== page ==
June 12, 2007 at 5:38 pm #22630
I felt inspired to respond to your blog . . .
Here is something to consider:
If you were to withdraw from teaching, posting, etc.,
what would you do then? Where would you find your purpose?
Sometimes giving back when it doesn’t seem to have any
personal benefit, generates other benefits.
I have a story I’d like to share that has served me well.
A professor friend of mine was talking with a colleague,
and this person asked him which classes he liked to teach.
His response was “I like to teach advanced classes to
bright, well-motivated students.” The colleague then
replied, “so in other words, you like to teach to people
that don’t need you”.
This is so true, because such students don’t really
need an instructor–they can learn it themselves from a book.
This exchange was very eye-opening for me.
I think of this often, as in my current position, I’m called
upon to teach lower level classes (often the same ones over
and over again) to struggling, unmotivated students. Since
the material is so simple, and since I’ve taught it many
many times, and since I know that the students aren’t
really interested and have no real talent, I have sometimes
felt like I’m wasting my time, and it doesn’t do anything for
Then, I remember this story my professor friend told me. It then
inspires me to continue. Usually, shortly thereafter I see
some significant changes in improvement and attitude with some
of the students, and subsequent responses of subtle appreciation
that can only really be understood by someone who has taught
In my personal experience, when I’ve felt that something was
unnecessary or wouldn’t provide any benefit, but did it
anyway from a space of openness, then even if I didn’t
receive an immediate apparent benefit, I would usually
receive one later as a delayed response with an
effect even stronger than other things I might be doing.
I’ve had this happen in qigong as well. When I was first
learning the Deep Healing Qigong, there were certain parts
of it that I really didn’t care for. I did them anyway just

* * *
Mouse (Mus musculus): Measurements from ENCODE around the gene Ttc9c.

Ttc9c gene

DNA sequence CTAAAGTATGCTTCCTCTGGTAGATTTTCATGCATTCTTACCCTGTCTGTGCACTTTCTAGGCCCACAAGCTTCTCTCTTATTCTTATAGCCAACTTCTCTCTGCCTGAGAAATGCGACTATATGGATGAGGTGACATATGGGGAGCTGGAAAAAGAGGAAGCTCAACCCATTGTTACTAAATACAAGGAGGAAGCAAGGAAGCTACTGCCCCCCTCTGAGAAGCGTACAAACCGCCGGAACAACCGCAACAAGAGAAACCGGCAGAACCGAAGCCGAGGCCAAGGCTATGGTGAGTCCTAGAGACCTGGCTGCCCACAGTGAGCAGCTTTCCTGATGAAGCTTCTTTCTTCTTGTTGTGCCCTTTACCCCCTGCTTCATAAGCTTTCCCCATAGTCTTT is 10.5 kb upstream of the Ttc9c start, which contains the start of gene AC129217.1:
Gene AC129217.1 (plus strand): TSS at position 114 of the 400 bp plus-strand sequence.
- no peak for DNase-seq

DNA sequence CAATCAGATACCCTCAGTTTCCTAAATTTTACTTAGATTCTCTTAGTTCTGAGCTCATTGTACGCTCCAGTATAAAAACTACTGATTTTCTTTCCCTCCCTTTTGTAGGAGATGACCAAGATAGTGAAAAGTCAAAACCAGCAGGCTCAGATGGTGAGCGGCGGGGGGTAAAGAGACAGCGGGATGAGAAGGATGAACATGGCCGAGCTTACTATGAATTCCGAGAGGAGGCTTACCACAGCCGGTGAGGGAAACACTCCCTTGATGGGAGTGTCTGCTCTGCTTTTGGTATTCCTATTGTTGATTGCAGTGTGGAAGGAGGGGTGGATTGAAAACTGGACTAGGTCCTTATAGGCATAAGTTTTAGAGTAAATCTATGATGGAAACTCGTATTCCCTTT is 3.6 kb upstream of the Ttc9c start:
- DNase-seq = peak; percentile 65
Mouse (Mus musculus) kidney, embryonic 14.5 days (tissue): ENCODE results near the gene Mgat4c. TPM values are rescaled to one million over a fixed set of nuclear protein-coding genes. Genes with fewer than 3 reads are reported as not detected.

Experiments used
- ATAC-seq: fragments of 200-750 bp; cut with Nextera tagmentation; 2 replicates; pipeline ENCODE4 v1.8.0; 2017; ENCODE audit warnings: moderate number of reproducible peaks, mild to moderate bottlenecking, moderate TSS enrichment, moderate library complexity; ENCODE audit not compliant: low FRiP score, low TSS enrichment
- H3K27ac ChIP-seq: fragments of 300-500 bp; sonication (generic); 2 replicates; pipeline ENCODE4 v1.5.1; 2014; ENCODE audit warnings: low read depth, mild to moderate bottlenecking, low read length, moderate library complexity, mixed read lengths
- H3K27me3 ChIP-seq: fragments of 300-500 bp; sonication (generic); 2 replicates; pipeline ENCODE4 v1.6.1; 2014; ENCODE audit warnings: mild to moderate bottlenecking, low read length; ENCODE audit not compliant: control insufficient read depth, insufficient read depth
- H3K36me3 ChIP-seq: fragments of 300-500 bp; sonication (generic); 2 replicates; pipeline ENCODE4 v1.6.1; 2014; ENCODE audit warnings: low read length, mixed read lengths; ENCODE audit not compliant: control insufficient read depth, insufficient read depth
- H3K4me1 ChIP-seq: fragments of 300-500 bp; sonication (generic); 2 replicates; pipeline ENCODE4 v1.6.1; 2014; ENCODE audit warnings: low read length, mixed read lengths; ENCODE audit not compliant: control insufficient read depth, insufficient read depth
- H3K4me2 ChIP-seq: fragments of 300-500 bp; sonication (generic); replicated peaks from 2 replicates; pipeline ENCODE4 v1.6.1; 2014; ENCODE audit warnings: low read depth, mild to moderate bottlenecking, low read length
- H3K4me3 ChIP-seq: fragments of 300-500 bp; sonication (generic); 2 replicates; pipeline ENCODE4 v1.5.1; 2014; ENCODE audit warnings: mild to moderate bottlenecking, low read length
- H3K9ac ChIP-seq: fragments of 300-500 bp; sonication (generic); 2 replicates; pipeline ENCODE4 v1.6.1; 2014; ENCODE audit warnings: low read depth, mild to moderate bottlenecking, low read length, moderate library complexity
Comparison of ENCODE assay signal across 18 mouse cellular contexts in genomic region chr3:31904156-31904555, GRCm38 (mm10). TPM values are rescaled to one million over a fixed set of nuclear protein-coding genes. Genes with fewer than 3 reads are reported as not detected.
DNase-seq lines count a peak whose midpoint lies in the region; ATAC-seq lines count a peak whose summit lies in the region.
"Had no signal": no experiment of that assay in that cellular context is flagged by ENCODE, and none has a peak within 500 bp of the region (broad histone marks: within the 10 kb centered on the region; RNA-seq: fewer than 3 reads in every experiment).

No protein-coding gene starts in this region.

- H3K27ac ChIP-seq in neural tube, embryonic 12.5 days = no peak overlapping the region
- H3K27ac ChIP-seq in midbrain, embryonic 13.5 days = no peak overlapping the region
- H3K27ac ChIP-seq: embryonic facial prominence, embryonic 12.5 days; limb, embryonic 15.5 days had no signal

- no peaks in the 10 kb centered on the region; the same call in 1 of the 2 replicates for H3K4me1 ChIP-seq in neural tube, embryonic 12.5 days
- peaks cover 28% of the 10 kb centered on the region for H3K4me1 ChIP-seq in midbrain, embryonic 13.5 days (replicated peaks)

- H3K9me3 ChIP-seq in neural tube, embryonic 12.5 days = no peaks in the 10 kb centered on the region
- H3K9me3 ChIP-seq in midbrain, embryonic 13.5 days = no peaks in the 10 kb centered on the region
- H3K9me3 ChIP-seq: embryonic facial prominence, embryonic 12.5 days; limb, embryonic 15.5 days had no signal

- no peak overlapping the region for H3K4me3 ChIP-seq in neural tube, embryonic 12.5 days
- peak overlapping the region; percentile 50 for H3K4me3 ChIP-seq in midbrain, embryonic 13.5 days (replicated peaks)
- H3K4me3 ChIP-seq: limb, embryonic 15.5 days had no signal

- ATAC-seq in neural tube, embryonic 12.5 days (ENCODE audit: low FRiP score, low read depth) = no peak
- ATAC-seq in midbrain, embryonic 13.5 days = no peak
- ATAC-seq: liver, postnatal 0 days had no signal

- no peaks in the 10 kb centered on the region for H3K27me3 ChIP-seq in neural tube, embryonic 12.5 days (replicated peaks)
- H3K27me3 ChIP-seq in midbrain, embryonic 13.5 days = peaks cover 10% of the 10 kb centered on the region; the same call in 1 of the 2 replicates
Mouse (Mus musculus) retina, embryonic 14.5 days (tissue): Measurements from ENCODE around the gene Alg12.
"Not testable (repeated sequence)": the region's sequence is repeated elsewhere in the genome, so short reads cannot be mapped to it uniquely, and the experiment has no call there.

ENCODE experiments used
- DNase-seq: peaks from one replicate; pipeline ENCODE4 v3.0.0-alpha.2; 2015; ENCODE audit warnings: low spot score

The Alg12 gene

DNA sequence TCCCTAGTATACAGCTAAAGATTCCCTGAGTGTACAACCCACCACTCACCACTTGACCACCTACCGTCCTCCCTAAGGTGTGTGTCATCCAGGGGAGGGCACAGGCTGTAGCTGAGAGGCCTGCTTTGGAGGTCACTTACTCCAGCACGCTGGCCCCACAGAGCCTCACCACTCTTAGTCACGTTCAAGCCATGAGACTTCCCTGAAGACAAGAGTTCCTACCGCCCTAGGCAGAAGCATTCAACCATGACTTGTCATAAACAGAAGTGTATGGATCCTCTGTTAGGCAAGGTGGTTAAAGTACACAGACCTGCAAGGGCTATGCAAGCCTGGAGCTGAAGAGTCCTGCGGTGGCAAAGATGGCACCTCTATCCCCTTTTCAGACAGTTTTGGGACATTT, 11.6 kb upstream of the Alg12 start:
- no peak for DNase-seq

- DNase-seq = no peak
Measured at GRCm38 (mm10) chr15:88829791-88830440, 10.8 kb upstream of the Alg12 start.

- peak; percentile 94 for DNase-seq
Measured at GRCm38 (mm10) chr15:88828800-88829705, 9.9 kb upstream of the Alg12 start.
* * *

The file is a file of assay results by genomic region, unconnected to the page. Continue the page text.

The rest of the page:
because they were there. Then later, maybe a few days later,
I’d get a strong response due to those things. What I learned
from this was, the things that don’t seem to have
any benefit–these are the important things. These are the
things that cause most internal progress . . .
Like the Yang Inner Smile, while it might only seem
benevolent and not have any personal benefit–since you are
focused on others–it generates a boomerang effect, and you
get back more than what you put in–sometimes a stronger
result than if you just focused on yourself internally, albeit
possibly delayed until later.
I don’t presume to know your situation or your feelings,
as it is your personal path, and yours alone, but hopefully
you will find some benefit . . .
Maybe you are on the verge of another breakthrough?
The calm before the storm (storm in a good way) perhaps?
Best wishes to your path in any case,
StevenJune 14, 2007 at 4:20 am #22631
Thank You Steven for your words but I choose silence for now, heading for a combined deep moon (periods) and high sun, for me it is best to listen, not talk much.June 14, 2007 at 11:58 am #22633
Thanks, Wendy, your title triggered a fragment of a dream from last night that I’d forgotten.
I saw basking in a slightly less than half-moon with the bowl facing up, a little above and to the right of the Sun. I then saw Michael Winn say that in 3 months, in Glastonbury, they will be perfectly aligned.
(now, let’s see if Steven’s recommendation of tinyurl.com allows this picture to be inserted)June 15, 2007 at 3:53 pm #22635
I picked up my “Dao de jing: a philosophical translation”, and looked where I’d left off a few months ago.
It is when grand way-making is abandoned
That authoritative conduct and appropriateness appears.
It is when wisdom and erudition arise
That great duplicity appears.
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